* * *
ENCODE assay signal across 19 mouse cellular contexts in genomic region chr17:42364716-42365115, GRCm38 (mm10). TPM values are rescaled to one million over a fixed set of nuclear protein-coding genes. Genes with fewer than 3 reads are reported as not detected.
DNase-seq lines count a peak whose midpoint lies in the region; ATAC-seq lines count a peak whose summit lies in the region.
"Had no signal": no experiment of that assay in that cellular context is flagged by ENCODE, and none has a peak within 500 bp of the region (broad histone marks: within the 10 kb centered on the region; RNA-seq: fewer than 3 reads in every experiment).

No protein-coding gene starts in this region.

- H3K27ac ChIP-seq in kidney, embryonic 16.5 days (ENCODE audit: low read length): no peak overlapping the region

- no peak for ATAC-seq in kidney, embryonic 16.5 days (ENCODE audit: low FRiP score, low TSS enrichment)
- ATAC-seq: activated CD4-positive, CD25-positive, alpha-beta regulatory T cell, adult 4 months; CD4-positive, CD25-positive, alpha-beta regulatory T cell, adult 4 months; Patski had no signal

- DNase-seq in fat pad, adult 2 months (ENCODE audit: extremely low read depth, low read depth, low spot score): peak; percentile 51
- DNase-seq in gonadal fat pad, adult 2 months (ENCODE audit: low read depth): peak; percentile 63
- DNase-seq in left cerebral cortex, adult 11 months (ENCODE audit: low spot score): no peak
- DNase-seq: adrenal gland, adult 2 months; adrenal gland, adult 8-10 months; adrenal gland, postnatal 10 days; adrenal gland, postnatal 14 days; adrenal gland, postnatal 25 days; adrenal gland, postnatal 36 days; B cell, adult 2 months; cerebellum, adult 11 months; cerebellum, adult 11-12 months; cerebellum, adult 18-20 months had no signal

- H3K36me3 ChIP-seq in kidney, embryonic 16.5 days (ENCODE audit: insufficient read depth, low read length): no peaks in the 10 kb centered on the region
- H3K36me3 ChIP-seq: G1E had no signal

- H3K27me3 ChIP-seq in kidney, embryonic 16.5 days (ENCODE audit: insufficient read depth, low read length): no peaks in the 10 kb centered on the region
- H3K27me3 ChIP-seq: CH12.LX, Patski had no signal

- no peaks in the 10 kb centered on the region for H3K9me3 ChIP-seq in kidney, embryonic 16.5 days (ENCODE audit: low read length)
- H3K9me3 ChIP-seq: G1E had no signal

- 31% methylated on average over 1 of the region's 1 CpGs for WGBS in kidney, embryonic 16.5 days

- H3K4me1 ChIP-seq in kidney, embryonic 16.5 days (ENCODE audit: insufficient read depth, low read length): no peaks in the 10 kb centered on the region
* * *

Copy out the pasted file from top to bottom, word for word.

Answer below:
ENCODE assay signal across 19 mouse cellular contexts in genomic region chr17:42364716-42365115, GRCm38 (mm10). TPM values are rescaled to one million over a fixed set of nuclear protein-coding genes. Genes with fewer than 3 reads are reported as not detected.
DNase-seq lines count a peak whose midpoint lies in the region; ATAC-seq lines count a peak whose summit lies in the region.
"Had no signal": no experiment of that assay in that cellular context is flagged by ENCODE, and none has a peak within 500 bp of the region (broad histone marks: within the 10 kb centered on the region; RNA-seq: fewer than 3 reads in every experiment).

No protein-coding gene starts in this region.

- H3K27ac ChIP-seq in kidney, embryonic 16.5 days (ENCODE audit: low read length): no peak overlapping the region

- no peak for ATAC-seq in kidney, embryonic 16.5 days (ENCODE audit: low FRiP score, low TSS enrichment)
- ATAC-seq: activated CD4-positive, CD25-positive, alpha-beta regulatory T cell, adult 4 months; CD4-positive, CD25-positive, alpha-beta regulatory T cell, adult 4 months; Patski had no signal

- DNase-seq in fat pad, adult 2 months (ENCODE audit: extremely low read depth, low read depth, low spot score): peak; percentile 51
- DNase-seq in gonadal fat pad, adult 2 months (ENCODE audit: low read depth): peak; percentile 63
- DNase-seq in left cerebral cortex, adult 11 months (ENCODE audit: low spot score): no peak
- DNase-seq: adrenal gland, adult 2 months; adrenal gland, adult 8-10 months; adrenal gland, postnatal 10 days; adrenal gland, postnatal 14 days; adrenal gland, postnatal 25 days; adrenal gland, postnatal 36 days; B cell, adult 2 months; cerebellum, adult 11 months; cerebellum, adult 11-12 months; cerebellum, adult 18-20 months had no signal

- H3K36me3 ChIP-seq in kidney, embryonic 16.5 days (ENCODE audit: insufficient read depth, low read length): no peaks in the 10 kb centered on the region
- H3K36me3 ChIP-seq: G1E had no signal

- H3K27me3 ChIP-seq in kidney, embryonic 16.5 days (ENCODE audit: insufficient read depth, low read length): no peaks in the 10 kb centered on the region
- H3K27me3 ChIP-seq: CH12.LX, Patski had no signal

- no peaks in the 10 kb centered on the region for H3K9me3 ChIP-seq in kidney, embryonic 16.5 days (ENCODE audit: low read length)
- H3K9me3 ChIP-seq: G1E had no signal

- 31% methylated on average over 1 of the region's 1 CpGs for WGBS in kidney, embryonic 16.5 days

- H3K4me1 ChIP-seq in kidney, embryonic 16.5 days (ENCODE audit: insufficient read depth, low read length): no peaks in the 10 kb centered on the region